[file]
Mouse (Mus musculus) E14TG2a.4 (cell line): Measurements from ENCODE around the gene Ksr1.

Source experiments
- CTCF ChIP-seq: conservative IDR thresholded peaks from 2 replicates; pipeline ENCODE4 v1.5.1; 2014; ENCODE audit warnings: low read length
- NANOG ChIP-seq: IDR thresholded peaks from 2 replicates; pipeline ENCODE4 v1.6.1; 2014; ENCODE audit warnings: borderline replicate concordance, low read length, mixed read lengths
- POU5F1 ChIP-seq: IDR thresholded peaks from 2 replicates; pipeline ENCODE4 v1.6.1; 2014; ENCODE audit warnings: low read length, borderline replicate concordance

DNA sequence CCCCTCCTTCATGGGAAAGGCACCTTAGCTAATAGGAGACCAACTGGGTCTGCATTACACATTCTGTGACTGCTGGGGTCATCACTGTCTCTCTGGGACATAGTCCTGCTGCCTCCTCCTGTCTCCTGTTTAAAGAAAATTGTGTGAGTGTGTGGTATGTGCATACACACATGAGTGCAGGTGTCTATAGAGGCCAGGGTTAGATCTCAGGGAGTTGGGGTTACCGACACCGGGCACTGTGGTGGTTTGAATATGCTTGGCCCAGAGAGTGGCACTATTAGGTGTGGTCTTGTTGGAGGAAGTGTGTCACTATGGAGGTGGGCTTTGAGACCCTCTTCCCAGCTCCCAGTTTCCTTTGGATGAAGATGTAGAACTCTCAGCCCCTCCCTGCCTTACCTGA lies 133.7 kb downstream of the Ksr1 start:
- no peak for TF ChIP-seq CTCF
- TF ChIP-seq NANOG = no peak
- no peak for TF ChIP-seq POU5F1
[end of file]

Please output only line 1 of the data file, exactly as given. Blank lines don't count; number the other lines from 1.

Mouse (Mus musculus) E14TG2a.4 (cell line): Measurements from ENCODE around the gene Ksr1.